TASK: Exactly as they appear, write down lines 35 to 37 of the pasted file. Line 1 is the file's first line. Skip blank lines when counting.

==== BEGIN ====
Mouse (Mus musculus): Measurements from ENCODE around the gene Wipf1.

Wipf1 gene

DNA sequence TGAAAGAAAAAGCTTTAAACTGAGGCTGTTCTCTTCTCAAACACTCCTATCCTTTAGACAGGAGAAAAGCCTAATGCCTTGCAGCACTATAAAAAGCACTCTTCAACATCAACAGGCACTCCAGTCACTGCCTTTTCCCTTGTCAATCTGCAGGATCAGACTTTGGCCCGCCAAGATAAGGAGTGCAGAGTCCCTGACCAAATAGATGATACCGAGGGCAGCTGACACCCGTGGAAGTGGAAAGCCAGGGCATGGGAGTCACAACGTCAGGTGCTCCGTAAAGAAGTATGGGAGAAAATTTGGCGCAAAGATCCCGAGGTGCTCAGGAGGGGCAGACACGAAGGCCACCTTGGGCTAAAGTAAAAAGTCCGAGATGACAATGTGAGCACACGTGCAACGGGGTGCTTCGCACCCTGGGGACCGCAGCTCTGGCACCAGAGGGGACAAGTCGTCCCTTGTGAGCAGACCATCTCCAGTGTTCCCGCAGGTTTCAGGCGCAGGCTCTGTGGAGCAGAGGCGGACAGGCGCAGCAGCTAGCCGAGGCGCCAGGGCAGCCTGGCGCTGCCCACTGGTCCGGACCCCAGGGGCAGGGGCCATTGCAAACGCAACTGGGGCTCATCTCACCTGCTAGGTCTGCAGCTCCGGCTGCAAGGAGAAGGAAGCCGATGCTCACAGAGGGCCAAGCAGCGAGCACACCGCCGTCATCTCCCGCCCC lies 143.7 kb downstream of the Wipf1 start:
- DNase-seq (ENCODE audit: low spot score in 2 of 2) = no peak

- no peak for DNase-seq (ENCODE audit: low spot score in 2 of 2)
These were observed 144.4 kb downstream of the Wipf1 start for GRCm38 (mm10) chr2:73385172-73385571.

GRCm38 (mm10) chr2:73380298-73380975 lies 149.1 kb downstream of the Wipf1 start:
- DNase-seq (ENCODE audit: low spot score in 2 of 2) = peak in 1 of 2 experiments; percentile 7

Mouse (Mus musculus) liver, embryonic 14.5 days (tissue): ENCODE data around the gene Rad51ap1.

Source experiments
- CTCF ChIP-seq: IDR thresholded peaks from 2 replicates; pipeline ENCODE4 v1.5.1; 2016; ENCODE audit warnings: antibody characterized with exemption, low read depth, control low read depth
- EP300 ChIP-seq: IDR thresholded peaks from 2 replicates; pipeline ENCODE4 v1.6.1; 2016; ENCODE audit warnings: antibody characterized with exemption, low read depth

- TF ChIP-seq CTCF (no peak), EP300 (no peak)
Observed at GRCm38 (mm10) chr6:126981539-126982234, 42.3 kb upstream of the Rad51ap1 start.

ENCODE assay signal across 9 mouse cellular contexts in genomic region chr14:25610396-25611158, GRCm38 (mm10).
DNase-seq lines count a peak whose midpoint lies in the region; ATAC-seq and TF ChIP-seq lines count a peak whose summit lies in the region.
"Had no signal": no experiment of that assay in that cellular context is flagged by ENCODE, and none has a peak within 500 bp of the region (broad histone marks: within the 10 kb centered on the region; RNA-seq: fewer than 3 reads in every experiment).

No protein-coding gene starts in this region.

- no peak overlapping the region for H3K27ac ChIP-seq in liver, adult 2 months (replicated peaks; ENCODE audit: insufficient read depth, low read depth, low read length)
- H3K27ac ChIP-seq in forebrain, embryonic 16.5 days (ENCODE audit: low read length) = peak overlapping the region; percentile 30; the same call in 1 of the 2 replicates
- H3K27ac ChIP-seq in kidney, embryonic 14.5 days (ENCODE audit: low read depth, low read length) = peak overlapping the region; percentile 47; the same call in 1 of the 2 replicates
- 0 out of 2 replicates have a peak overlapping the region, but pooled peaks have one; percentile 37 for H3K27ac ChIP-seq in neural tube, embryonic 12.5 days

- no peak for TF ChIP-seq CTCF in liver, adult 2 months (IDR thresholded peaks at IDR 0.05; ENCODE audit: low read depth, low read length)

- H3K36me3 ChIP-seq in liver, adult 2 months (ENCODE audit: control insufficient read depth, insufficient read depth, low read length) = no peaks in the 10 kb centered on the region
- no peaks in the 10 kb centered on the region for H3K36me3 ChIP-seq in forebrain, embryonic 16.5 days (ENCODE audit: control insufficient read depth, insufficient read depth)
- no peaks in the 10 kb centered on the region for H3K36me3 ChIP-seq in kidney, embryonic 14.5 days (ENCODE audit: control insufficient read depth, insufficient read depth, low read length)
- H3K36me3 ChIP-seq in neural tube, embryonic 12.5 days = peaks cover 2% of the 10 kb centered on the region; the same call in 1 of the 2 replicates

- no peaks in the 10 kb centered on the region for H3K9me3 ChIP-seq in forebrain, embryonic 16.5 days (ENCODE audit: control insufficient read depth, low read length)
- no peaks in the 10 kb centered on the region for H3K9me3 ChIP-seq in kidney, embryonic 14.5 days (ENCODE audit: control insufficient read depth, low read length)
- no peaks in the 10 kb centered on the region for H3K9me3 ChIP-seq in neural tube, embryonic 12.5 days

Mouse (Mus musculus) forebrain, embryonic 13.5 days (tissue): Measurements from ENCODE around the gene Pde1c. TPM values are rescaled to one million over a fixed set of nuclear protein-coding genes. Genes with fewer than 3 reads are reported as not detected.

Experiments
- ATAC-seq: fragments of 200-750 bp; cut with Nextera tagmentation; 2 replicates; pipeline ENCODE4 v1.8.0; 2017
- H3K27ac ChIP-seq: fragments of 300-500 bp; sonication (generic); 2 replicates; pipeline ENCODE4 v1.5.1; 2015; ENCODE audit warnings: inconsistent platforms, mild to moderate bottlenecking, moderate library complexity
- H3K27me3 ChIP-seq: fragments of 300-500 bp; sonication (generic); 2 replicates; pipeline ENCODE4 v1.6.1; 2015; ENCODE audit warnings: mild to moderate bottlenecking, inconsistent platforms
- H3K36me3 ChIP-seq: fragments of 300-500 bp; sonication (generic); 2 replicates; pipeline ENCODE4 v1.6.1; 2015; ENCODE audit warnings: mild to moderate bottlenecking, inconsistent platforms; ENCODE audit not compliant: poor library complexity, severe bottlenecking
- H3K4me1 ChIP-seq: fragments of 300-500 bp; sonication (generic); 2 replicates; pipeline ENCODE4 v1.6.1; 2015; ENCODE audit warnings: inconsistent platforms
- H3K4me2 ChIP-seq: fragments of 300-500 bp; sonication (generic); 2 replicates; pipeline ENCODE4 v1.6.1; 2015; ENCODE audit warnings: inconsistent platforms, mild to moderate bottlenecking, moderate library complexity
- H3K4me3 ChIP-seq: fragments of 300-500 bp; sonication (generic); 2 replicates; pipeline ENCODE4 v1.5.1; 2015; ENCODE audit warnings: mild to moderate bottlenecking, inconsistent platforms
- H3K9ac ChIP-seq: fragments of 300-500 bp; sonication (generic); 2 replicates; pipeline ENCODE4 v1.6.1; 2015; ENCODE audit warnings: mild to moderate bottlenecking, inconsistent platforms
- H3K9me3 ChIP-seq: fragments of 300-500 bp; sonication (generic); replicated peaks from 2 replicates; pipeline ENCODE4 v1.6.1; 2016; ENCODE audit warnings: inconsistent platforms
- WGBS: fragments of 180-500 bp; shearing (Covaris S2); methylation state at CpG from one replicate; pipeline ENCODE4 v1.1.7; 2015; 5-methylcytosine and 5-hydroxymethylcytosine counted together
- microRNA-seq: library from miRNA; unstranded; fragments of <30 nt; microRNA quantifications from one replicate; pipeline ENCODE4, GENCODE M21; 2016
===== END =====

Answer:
- H3K27me3 ChIP-seq: fragments of 300-500 bp; sonication (generic); 2 replicates; pipeline ENCODE4 v1.6.1; 2015; ENCODE audit warnings: mild to moderate bottlenecking, inconsistent platforms
- H3K36me3 ChIP-seq: fragments of 300-500 bp; sonication (generic); 2 replicates; pipeline ENCODE4 v1.6.1; 2015; ENCODE audit warnings: mild to moderate bottlenecking, inconsistent platforms; ENCODE audit not compliant: poor library complexity, severe bottlenecking
- H3K4me1 ChIP-seq: fragments of 300-500 bp; sonication (generic); 2 replicates; pipeline ENCODE4 v1.6.1; 2015; ENCODE audit warnings: inconsistent platforms